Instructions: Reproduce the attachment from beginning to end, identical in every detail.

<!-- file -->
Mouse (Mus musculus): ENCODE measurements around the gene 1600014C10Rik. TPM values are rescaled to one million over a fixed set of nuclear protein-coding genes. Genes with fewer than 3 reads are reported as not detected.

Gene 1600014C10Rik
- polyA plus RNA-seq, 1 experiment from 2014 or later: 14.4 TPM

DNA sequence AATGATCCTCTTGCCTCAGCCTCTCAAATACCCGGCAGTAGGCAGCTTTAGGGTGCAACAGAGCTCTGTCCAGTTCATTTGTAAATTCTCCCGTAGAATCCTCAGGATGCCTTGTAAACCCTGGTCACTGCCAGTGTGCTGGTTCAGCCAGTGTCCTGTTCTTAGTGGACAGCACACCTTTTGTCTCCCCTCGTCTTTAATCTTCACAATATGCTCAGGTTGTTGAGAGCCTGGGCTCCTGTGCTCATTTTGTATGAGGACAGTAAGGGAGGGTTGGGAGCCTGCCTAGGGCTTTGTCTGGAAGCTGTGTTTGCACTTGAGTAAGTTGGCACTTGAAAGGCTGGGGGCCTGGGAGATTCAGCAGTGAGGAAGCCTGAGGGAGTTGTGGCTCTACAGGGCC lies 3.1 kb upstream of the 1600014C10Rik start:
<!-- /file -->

Mouse (Mus musculus): ENCODE measurements around the gene 1600014C10Rik. TPM values are rescaled to one million over a fixed set of nuclear protein-coding genes. Genes with fewer than 3 reads are reported as not detected.

Gene 1600014C10Rik
- polyA plus RNA-seq, 1 experiment from 2014 or later: 14.4 TPM

DNA sequence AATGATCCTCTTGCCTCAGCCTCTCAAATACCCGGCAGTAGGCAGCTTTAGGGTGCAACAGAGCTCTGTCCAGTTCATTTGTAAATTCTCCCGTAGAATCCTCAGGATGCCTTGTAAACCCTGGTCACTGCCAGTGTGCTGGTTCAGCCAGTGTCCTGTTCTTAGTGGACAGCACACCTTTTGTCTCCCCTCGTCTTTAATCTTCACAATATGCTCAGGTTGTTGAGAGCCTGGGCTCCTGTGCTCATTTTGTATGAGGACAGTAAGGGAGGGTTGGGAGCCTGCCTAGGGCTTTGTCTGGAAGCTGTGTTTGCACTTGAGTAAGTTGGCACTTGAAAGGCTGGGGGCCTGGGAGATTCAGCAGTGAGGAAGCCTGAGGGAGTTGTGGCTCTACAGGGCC lies 3.1 kb upstream of the 1600014C10Rik start: